Few health-related issues are more divisive today than government and private employer mandates involving facial coverings and vaccine requirements. As a firm that dedicates much of our practice to constitutional and civil liberties litigation, our office has been recently inundated with calls for legal advice from government workers, employers, and individuals wrestling with how to balance rights of conscience and individual liberties on the one hand, versus the power of federal, state and local governments to impose such regulations.
Like many legal issues that have surfaced since the emergence of the COVID-19 pandemic, these are not simple or esoteric questions. They are complex and involve real-life challenges. This is an area in which personal decisions have drastic consequences and may cost one their livelihood and subject them to public ridicule and stigmatization.
Here is a small sample of the types of legal cases in which clients have sought our advice.
• An Air Force lieutenant with an impeccable military record has received through his chain of command a bulletin from the Joint Chiefs of Staff stating: “COVID-19 is a threat to force protection and readiness. With this in mind, the Secretary of Defense intends to mandate vaccinations for all Service members in coming weeks.”
• A graduate student at Vanderbilt University was singled out in class by her professor when he learned she had been granted a religious exemption to taking the vaccine. She was to stand in class, gather her belongings, and to move the back of the class. Her student peers were advised not to sit near her or engage in social contact with her while in class.
• Parents of school-age children enrolled in a local school system are turning to us for advice over the juxtaposition of the Governor’s recent “opt-out” Executive Order and the school system’s insistence that masks be worn by all children. Their concerns are that school officials will treat their children as social outcasts if they choose to exercise the opt-out option.
• A prominent business owner who posted a message expressing her personal opposition to vaccine mandates was the target of organized picketing outside her business and the cancellation of product orders from her national suppliers in an effort to shut down business.
• A professor at a distinguished private university was faced with the forfeiture of his tenure and the loss of tuition credit for his two children who were enrolled as students unless he received the vaccine.
Many who are conscientiously opposed to receiving the vaccine base their objection on their sincerely-held religious convictions which they say compels their faith-based decision. Generally, the government cannot burden religious liberty unless it has a compelling reason and its regulation must impact religion in the least restrictive way.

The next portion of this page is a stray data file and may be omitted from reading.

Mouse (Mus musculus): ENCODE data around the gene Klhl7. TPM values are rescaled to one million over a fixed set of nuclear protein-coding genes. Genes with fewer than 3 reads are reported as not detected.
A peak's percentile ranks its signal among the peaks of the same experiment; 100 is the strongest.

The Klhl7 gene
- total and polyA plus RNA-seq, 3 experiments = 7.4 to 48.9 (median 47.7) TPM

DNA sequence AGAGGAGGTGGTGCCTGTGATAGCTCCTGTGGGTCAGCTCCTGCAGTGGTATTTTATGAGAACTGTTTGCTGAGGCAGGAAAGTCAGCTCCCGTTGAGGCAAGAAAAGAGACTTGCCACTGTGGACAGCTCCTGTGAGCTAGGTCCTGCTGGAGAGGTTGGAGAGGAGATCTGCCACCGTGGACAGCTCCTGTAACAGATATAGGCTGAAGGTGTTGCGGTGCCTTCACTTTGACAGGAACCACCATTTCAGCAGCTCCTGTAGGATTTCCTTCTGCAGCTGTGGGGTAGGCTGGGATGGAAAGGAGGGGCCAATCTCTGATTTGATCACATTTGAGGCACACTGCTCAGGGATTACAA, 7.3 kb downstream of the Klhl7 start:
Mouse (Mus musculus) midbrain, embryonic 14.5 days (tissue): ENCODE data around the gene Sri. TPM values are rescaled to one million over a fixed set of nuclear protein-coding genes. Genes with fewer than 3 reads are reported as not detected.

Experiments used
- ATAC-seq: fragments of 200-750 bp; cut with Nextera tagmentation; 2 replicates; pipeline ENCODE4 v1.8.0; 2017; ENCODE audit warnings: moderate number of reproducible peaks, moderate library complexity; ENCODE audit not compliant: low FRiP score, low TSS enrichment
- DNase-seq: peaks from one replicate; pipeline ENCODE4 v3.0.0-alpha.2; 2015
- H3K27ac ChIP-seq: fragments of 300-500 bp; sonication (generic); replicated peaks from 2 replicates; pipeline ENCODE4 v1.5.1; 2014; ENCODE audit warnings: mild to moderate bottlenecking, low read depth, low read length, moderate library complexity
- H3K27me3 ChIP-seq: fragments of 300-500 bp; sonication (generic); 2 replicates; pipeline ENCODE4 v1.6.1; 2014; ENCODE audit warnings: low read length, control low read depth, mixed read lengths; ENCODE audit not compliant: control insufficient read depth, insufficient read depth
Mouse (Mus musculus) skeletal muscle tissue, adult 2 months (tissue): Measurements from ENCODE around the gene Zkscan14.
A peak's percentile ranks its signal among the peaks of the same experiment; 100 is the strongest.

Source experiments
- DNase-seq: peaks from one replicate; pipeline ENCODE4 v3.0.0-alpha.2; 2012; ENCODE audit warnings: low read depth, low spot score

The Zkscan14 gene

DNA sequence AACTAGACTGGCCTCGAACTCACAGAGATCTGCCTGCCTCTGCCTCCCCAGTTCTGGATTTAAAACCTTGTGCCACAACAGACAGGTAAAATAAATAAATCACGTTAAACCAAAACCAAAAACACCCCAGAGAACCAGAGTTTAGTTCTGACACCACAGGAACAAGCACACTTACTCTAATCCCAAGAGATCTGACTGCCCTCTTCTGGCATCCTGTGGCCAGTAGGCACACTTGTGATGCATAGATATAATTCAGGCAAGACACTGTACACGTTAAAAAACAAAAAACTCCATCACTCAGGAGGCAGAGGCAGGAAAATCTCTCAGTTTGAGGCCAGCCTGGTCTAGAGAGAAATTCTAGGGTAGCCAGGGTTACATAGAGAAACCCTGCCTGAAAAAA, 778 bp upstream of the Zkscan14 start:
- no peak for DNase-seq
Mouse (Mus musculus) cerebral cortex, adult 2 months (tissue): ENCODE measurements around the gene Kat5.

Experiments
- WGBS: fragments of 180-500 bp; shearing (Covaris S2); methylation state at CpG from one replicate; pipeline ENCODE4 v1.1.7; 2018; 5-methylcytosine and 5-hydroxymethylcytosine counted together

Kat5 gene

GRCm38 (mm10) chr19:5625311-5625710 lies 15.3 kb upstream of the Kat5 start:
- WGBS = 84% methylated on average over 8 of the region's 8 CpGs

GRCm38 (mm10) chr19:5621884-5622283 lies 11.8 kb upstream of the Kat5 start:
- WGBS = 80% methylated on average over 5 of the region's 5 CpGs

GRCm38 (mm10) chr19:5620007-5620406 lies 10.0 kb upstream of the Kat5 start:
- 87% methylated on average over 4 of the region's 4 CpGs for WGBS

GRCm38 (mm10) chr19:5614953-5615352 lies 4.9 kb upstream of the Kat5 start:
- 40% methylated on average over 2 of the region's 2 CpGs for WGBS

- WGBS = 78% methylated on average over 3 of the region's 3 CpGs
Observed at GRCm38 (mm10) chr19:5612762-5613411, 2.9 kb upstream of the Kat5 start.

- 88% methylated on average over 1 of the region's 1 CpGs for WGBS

Others have pragmatic, health-based concerns. For example, one university student who came to us for help has a genetic predisposition to an illness that exposes her to risk of anaphylactic shock if she is vaccinated. Despite the fact that ample medical evidence of this risk was presented to the university, it is still demanding additional proof before granting her an exemption from its on-campus residency requirement and other protocols.
So far, there are 24 states that require vaccination for employees of various categories. Of those, twenty-one specify requirements for healthcare workers, and the majority of those states require vaccination or regular testing of unvaccinated employees. Six states have taken a “vaccinate or terminate” approach.
The vast majority of these laws only apply to state and local government employers, and several private industries such as airlines, hospitals, and nursing homes now require mandatory vaccine status documentation from their employees. States like Florida and Tennessee which have Governor Executive Orders making vaccines and/or mask mandates voluntary have been the subject of recent class-action lawsuits challenging the authority of these Governors.
Title I of the Americans with Disabilities Act (ADA) requires employers to provide reasonable accommodation to qualified applicants and employees with a disability unless they can demonstrate that doing so creates an undue hardship to them as an employer or poses a direct threat to the safety of the employee or others in the workplace.
Employers also have an obligation to accommodate an employee’s sincerely held religious belief under Title VII of the Civil Rights Act (Title VII), unless the accommodation creates an undue hardship. A sincerely held religious belief can include an employee’s religious-based objection to vaccinations.
There are compelling arguments on both sides of this issue. Those who stridently advocate for universal vaccination often cite to the overcrowding of hospitals and the need to sacrifice individual preference for the greater good of others.
This article will doubtless stir some amount of controversy among our readers. Many on both sides of this issue hold fast to their convictions about the efficacy or propriety of the COVID-19 vaccines. While some insist that it is a matter of civic duty; others as just another intrusion into their personal liberty. Like all rights of conscience, this issue involves political rights that protect one’s ability to do what they believe is morally best, and in some cases, required by their most sincere, core beliefs.
— Larry L. Crain, Crain Law Group, PLLC